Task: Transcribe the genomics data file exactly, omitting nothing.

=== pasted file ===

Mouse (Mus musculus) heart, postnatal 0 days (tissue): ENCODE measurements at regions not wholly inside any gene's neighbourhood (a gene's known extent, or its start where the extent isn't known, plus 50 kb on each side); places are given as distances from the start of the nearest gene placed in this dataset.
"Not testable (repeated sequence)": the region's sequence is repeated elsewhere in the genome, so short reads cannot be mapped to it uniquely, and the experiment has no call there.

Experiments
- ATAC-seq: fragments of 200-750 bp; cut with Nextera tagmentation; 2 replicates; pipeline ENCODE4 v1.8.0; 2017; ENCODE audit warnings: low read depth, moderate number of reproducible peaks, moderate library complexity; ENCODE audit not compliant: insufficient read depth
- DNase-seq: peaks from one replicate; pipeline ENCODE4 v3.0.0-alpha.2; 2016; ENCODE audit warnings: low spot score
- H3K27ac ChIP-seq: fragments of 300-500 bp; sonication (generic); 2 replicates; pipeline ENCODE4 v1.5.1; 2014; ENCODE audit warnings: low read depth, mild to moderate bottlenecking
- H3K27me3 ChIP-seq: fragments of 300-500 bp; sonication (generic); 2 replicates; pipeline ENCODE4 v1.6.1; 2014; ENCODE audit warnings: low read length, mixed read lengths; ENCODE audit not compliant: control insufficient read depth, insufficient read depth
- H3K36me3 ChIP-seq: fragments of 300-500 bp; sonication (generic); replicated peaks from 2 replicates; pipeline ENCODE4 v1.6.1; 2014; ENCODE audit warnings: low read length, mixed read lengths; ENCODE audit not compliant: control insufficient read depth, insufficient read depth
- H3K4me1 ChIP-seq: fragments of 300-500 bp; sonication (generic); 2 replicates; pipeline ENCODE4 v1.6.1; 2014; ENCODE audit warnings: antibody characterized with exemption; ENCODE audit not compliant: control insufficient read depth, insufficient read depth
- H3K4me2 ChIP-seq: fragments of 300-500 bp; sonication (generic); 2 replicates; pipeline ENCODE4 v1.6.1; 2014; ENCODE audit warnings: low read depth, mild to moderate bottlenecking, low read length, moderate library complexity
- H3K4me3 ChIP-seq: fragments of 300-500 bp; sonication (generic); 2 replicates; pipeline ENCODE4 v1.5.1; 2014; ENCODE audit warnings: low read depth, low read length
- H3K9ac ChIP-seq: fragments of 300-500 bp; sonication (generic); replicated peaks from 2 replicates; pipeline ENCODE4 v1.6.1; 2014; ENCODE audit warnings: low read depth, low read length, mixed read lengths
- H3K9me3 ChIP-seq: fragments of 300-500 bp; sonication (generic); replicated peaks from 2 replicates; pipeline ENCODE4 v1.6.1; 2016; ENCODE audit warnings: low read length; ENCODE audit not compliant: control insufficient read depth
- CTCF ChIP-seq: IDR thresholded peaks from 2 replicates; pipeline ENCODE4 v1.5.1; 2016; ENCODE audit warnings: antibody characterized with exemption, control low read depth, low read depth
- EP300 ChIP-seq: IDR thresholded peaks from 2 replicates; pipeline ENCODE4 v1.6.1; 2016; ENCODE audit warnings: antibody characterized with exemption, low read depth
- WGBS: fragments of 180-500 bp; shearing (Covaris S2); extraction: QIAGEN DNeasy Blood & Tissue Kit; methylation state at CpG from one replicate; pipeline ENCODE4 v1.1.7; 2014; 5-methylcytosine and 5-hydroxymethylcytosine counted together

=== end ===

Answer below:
Mouse (Mus musculus) heart, postnatal 0 days (tissue): ENCODE measurements at regions not wholly inside any gene's neighbourhood (a gene's known extent, or its start where the extent isn't known, plus 50 kb on each side); places are given as distances from the start of the nearest gene placed in this dataset.
"Not testable (repeated sequence)": the region's sequence is repeated elsewhere in the genome, so short reads cannot be mapped to it uniquely, and the experiment has no call there.

Experiments
- ATAC-seq: fragments of 200-750 bp; cut with Nextera tagmentation; 2 replicates; pipeline ENCODE4 v1.8.0; 2017; ENCODE audit warnings: low read depth, moderate number of reproducible peaks, moderate library complexity; ENCODE audit not compliant: insufficient read depth
- DNase-seq: peaks from one replicate; pipeline ENCODE4 v3.0.0-alpha.2; 2016; ENCODE audit warnings: low spot score
- H3K27ac ChIP-seq: fragments of 300-500 bp; sonication (generic); 2 replicates; pipeline ENCODE4 v1.5.1; 2014; ENCODE audit warnings: low read depth, mild to moderate bottlenecking
- H3K27me3 ChIP-seq: fragments of 300-500 bp; sonication (generic); 2 replicates; pipeline ENCODE4 v1.6.1; 2014; ENCODE audit warnings: low read length, mixed read lengths; ENCODE audit not compliant: control insufficient read depth, insufficient read depth
- H3K36me3 ChIP-seq: fragments of 300-500 bp; sonication (generic); replicated peaks from 2 replicates; pipeline ENCODE4 v1.6.1; 2014; ENCODE audit warnings: low read length, mixed read lengths; ENCODE audit not compliant: control insufficient read depth, insufficient read depth
- H3K4me1 ChIP-seq: fragments of 300-500 bp; sonication (generic); 2 replicates; pipeline ENCODE4 v1.6.1; 2014; ENCODE audit warnings: antibody characterized with exemption; ENCODE audit not compliant: control insufficient read depth, insufficient read depth
- H3K4me2 ChIP-seq: fragments of 300-500 bp; sonication (generic); 2 replicates; pipeline ENCODE4 v1.6.1; 2014; ENCODE audit warnings: low read depth, mild to moderate bottlenecking, low read length, moderate library complexity
- H3K4me3 ChIP-seq: fragments of 300-500 bp; sonication (generic); 2 replicates; pipeline ENCODE4 v1.5.1; 2014; ENCODE audit warnings: low read depth, low read length
- H3K9ac ChIP-seq: fragments of 300-500 bp; sonication (generic); replicated peaks from 2 replicates; pipeline ENCODE4 v1.6.1; 2014; ENCODE audit warnings: low read depth, low read length, mixed read lengths
- H3K9me3 ChIP-seq: fragments of 300-500 bp; sonication (generic); replicated peaks from 2 replicates; pipeline ENCODE4 v1.6.1; 2016; ENCODE audit warnings: low read length; ENCODE audit not compliant: control insufficient read depth
- CTCF ChIP-seq: IDR thresholded peaks from 2 replicates; pipeline ENCODE4 v1.5.1; 2016; ENCODE audit warnings: antibody characterized with exemption, control low read depth, low read depth
- EP300 ChIP-seq: IDR thresholded peaks from 2 replicates; pipeline ENCODE4 v1.6.1; 2016; ENCODE audit warnings: antibody characterized with exemption, low read depth
- WGBS: fragments of 180-500 bp; shearing (Covaris S2); extraction: QIAGEN DNeasy Blood & Tissue Kit; methylation state at CpG from one replicate; pipeline ENCODE4 v1.1.7; 2014; 5-methylcytosine and 5-hydroxymethylcytosine counted together